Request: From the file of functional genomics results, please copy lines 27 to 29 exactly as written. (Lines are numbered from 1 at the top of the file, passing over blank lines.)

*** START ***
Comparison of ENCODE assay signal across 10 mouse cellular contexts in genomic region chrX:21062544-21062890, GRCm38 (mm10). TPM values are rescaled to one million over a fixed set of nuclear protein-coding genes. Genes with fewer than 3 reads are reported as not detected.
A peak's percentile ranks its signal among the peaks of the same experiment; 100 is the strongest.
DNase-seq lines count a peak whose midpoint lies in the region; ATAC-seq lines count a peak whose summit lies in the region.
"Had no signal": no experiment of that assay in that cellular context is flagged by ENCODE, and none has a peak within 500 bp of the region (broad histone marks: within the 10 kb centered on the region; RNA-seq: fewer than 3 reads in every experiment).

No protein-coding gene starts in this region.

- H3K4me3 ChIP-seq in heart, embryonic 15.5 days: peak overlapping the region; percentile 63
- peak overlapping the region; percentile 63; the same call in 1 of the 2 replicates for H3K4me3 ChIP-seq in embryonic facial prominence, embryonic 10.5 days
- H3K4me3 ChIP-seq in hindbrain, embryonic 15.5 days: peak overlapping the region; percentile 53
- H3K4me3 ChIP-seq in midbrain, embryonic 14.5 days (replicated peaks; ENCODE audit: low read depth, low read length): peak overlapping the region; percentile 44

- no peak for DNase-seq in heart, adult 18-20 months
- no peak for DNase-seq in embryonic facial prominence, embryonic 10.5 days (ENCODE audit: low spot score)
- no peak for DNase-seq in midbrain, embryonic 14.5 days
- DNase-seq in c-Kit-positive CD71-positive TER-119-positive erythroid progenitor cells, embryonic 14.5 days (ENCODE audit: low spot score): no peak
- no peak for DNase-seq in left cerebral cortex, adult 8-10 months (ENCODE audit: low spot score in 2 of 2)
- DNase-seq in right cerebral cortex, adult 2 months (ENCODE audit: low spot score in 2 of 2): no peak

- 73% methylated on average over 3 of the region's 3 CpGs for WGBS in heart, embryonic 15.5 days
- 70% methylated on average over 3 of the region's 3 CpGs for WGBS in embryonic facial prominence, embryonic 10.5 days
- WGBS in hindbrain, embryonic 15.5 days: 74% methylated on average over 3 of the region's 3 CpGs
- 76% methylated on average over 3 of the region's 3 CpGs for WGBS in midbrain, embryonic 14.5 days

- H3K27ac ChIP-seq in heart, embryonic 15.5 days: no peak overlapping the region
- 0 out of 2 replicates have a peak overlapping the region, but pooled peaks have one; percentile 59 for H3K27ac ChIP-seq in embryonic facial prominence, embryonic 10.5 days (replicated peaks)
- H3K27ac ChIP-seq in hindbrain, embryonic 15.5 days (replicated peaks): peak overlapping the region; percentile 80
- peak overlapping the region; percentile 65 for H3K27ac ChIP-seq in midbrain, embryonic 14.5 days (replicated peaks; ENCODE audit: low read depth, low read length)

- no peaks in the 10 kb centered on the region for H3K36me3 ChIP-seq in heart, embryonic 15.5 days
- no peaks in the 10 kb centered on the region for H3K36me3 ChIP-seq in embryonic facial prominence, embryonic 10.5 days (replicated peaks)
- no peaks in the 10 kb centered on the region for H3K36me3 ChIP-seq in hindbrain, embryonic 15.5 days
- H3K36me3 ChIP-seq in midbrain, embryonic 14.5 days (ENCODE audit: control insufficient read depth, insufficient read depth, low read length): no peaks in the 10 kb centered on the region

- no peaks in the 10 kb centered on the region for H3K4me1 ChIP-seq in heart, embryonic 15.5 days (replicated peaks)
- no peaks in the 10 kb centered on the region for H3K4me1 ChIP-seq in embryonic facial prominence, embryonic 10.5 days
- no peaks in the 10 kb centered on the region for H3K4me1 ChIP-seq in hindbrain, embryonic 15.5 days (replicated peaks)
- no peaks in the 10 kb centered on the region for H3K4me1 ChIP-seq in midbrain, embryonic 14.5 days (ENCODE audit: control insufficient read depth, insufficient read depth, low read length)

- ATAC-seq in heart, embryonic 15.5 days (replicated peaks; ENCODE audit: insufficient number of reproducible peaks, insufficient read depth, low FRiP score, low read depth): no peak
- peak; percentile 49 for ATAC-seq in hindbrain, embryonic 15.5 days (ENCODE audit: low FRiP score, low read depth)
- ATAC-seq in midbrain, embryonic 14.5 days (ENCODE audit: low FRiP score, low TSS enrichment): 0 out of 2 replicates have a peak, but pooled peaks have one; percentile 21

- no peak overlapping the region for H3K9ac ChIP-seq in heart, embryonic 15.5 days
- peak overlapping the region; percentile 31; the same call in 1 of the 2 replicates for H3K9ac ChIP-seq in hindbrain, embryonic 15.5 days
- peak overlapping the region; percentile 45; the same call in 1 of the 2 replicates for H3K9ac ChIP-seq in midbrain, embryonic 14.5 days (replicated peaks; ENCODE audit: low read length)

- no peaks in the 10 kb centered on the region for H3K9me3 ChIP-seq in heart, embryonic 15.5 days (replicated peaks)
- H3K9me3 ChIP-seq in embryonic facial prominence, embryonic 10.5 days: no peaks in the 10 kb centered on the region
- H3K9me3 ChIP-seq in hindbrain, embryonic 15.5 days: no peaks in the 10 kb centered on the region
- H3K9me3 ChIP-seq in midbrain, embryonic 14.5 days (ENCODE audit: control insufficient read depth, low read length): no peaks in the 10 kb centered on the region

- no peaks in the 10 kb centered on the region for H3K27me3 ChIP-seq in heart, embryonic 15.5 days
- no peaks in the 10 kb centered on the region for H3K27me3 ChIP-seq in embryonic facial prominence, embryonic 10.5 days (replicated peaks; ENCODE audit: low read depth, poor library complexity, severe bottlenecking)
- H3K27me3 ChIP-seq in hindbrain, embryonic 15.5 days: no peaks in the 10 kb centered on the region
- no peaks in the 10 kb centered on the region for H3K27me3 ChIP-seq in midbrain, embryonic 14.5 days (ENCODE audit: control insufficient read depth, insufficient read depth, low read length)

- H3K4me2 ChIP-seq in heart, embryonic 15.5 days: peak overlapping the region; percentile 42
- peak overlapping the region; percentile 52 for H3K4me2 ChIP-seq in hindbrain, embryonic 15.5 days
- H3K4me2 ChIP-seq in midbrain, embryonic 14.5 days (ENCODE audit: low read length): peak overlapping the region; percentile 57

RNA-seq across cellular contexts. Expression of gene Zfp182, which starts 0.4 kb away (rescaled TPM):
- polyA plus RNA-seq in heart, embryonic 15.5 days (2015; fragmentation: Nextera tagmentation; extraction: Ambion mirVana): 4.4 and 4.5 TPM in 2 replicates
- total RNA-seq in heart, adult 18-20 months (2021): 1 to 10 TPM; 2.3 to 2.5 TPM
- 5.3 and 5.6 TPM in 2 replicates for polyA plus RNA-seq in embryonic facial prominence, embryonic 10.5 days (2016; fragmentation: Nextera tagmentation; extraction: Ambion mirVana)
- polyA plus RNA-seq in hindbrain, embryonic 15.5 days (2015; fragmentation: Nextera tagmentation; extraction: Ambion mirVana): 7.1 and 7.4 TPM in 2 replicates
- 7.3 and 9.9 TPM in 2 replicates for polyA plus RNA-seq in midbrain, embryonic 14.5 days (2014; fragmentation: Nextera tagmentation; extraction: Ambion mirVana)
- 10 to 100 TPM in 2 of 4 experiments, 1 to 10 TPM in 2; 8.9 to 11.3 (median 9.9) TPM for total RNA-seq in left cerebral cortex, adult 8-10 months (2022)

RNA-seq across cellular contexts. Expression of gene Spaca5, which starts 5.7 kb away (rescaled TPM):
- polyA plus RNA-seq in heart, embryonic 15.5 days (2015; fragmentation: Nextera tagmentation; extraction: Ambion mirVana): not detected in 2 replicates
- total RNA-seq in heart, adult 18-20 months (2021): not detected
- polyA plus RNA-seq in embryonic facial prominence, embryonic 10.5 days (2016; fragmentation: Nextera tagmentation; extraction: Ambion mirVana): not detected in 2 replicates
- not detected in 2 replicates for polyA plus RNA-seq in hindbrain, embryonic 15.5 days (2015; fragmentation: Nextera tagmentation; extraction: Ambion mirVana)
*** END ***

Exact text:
- H3K36me3 ChIP-seq in midbrain, embryonic 14.5 days (ENCODE audit: control insufficient read depth, insufficient read depth, low read length): no peaks in the 10 kb centered on the region

- no peaks in the 10 kb centered on the region for H3K4me1 ChIP-seq in heart, embryonic 15.5 days (replicated peaks)
- no peaks in the 10 kb centered on the region for H3K4me1 ChIP-seq in embryonic facial prominence, embryonic 10.5 days